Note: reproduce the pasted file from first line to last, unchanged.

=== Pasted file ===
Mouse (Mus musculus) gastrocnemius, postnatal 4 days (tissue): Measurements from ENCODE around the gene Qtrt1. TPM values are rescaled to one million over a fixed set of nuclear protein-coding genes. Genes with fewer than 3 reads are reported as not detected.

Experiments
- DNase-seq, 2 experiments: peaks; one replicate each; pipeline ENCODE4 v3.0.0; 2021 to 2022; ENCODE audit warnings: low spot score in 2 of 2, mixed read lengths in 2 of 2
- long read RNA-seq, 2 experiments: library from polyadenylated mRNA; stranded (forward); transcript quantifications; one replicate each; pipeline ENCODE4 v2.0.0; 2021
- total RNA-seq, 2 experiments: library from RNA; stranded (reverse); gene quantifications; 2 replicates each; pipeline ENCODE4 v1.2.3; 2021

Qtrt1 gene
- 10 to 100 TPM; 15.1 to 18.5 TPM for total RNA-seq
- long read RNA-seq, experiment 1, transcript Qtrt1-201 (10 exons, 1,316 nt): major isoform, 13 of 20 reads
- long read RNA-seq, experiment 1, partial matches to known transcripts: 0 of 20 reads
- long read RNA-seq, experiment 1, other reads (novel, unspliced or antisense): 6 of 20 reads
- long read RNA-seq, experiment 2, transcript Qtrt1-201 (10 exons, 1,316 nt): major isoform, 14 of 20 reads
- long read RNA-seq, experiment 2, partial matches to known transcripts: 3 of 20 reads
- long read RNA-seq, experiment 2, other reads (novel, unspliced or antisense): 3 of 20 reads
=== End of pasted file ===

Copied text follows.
Mouse (Mus musculus) gastrocnemius, postnatal 4 days (tissue): Measurements from ENCODE around the gene Qtrt1. TPM values are rescaled to one million over a fixed set of nuclear protein-coding genes. Genes with fewer than 3 reads are reported as not detected.

Experiments
- DNase-seq, 2 experiments: peaks; one replicate each; pipeline ENCODE4 v3.0.0; 2021 to 2022; ENCODE audit warnings: low spot score in 2 of 2, mixed read lengths in 2 of 2
- long read RNA-seq, 2 experiments: library from polyadenylated mRNA; stranded (forward); transcript quantifications; one replicate each; pipeline ENCODE4 v2.0.0; 2021
- total RNA-seq, 2 experiments: library from RNA; stranded (reverse); gene quantifications; 2 replicates each; pipeline ENCODE4 v1.2.3; 2021

Qtrt1 gene
- 10 to 100 TPM; 15.1 to 18.5 TPM for total RNA-seq
- long read RNA-seq, experiment 1, transcript Qtrt1-201 (10 exons, 1,316 nt): major isoform, 13 of 20 reads
- long read RNA-seq, experiment 1, partial matches to known transcripts: 0 of 20 reads
- long read RNA-seq, experiment 1, other reads (novel, unspliced or antisense): 6 of 20 reads
- long read RNA-seq, experiment 2, transcript Qtrt1-201 (10 exons, 1,316 nt): major isoform, 14 of 20 reads
- long read RNA-seq, experiment 2, partial matches to known transcripts: 3 of 20 reads
- long read RNA-seq, experiment 2, other reads (novel, unspliced or antisense): 3 of 20 reads